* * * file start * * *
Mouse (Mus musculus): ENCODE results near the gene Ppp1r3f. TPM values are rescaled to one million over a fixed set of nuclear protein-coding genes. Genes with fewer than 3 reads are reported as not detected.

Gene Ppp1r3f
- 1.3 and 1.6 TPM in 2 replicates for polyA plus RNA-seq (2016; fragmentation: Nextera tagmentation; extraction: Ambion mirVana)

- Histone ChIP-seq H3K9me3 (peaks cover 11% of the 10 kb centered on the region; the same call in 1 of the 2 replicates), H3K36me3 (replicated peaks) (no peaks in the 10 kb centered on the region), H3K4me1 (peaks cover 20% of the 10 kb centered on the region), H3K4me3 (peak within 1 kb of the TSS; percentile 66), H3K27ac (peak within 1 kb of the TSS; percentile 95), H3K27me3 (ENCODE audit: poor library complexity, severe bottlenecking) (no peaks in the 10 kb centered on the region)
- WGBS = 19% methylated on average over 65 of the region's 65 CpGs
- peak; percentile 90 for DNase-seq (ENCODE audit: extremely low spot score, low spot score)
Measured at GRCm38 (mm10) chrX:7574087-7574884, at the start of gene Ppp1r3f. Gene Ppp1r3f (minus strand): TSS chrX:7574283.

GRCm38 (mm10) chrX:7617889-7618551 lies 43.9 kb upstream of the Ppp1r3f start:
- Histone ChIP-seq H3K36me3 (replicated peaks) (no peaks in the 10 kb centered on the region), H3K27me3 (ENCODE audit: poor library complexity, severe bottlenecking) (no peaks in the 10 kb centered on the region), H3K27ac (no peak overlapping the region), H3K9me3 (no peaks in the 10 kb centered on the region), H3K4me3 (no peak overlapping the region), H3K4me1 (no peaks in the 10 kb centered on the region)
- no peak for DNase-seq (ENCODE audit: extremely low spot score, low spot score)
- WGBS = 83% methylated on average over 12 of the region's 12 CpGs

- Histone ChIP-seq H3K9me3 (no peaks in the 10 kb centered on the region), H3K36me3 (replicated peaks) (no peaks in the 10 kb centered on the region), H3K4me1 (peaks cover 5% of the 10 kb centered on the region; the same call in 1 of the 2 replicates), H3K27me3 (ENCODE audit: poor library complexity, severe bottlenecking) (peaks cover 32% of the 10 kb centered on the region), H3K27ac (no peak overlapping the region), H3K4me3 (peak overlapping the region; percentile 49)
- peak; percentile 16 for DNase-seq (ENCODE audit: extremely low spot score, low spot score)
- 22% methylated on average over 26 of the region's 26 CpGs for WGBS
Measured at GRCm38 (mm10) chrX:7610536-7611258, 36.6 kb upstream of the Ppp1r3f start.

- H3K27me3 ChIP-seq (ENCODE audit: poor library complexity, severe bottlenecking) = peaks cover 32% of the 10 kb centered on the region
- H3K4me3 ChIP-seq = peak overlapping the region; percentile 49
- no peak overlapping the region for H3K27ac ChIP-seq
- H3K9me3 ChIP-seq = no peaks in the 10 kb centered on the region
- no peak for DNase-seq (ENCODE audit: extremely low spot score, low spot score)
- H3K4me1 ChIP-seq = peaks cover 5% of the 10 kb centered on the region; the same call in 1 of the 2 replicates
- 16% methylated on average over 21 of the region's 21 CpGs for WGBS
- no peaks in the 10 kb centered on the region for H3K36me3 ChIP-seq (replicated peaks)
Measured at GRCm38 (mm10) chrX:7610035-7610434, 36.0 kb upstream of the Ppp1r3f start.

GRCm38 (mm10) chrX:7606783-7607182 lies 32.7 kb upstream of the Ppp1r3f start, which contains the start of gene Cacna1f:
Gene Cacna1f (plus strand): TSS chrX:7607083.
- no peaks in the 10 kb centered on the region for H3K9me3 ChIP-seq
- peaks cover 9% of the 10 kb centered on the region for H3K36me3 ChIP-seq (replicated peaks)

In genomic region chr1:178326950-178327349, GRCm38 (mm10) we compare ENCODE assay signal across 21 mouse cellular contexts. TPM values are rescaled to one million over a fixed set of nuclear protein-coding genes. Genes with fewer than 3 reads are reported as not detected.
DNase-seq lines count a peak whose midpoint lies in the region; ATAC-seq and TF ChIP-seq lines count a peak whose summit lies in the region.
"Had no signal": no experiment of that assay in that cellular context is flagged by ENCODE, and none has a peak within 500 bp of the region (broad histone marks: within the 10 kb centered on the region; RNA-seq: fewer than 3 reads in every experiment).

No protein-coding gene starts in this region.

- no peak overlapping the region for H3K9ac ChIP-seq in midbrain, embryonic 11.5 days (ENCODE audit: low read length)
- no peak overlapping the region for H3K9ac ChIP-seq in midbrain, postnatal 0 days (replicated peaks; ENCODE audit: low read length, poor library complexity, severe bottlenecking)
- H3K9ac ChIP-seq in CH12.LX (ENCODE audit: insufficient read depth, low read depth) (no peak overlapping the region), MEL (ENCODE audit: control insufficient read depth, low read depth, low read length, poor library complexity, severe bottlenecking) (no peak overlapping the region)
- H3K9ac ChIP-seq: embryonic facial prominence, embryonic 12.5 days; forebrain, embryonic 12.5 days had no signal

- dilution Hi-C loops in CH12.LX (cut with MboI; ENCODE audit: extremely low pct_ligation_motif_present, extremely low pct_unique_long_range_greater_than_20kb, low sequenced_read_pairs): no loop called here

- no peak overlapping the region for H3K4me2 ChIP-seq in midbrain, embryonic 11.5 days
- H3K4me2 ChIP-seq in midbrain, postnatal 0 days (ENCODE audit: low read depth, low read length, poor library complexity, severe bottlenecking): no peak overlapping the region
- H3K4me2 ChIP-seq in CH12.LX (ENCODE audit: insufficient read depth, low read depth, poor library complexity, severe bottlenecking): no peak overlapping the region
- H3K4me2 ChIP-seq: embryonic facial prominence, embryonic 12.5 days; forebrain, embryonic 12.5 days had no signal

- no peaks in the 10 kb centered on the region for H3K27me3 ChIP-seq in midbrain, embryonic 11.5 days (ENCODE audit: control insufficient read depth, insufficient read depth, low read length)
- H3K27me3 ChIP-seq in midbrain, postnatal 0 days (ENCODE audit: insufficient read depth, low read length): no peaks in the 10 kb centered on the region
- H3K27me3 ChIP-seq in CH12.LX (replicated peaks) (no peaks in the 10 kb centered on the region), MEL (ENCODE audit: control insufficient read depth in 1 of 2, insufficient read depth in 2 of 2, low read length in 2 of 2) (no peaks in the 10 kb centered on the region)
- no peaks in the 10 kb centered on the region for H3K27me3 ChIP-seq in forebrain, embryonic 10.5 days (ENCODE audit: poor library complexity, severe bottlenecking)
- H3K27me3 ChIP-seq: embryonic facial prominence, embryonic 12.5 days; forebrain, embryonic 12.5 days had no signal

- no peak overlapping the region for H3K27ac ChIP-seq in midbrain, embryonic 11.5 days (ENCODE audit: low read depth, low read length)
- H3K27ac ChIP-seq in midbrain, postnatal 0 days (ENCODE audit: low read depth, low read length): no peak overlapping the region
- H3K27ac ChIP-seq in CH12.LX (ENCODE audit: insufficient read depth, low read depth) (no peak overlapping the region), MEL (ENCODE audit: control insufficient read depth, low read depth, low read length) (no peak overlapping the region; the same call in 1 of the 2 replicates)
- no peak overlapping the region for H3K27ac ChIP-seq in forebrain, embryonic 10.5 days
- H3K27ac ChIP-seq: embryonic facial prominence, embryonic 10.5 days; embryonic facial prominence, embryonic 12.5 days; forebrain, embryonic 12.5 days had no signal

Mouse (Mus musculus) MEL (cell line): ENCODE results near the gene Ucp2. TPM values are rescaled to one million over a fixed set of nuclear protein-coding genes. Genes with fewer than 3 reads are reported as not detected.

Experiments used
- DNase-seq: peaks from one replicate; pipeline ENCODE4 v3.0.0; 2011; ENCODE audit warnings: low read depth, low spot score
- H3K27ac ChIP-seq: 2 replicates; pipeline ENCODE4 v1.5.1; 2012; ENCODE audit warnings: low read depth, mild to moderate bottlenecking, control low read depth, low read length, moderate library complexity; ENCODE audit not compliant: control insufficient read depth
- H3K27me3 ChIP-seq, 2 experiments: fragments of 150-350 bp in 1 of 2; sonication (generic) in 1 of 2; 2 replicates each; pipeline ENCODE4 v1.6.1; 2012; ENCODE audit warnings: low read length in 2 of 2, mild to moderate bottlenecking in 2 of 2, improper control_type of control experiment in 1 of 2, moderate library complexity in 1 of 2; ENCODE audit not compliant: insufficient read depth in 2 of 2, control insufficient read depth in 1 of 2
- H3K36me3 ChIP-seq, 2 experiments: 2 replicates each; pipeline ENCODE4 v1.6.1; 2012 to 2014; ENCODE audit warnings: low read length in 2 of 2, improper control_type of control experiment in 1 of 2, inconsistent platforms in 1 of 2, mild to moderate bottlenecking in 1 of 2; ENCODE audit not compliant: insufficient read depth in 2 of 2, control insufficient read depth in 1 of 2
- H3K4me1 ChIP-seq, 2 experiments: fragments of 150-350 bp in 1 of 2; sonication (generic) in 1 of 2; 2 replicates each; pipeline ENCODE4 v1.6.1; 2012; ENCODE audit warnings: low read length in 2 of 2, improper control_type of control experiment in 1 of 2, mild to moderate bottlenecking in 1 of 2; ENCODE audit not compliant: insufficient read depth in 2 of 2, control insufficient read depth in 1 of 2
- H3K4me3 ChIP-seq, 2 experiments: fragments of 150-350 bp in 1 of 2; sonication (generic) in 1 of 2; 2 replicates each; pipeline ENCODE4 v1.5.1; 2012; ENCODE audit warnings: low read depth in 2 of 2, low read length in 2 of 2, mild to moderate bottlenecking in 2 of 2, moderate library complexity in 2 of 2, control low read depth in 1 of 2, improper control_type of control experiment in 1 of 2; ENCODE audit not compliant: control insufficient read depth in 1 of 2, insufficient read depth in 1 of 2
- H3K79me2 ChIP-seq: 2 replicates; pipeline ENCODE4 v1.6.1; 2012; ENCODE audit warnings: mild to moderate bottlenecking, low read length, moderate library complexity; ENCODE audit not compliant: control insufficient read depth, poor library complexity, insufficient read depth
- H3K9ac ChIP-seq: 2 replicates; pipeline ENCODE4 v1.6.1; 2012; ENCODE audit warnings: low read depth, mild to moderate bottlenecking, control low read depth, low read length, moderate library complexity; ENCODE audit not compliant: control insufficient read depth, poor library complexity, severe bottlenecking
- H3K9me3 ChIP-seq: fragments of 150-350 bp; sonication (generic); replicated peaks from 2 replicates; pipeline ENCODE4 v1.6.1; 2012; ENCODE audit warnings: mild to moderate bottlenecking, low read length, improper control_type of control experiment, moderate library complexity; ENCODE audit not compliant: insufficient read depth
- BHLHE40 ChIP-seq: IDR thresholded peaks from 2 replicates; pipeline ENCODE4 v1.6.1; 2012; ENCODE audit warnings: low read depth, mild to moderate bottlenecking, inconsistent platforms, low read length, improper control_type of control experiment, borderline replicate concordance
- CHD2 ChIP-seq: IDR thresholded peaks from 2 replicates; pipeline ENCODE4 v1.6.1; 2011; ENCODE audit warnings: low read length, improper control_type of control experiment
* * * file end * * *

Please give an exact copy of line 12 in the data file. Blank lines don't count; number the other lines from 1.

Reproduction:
- Histone ChIP-seq H3K9me3 (no peaks in the 10 kb centered on the region), H3K36me3 (replicated peaks) (no peaks in the 10 kb centered on the region), H3K4me1 (peaks cover 5% of the 10 kb centered on the region; the same call in 1 of the 2 replicates), H3K27me3 (ENCODE audit: poor library complexity, severe bottlenecking) (peaks cover 32% of the 10 kb centered on the region), H3K27ac (no peak overlapping the region), H3K4me3 (peak overlapping the region; percentile 49)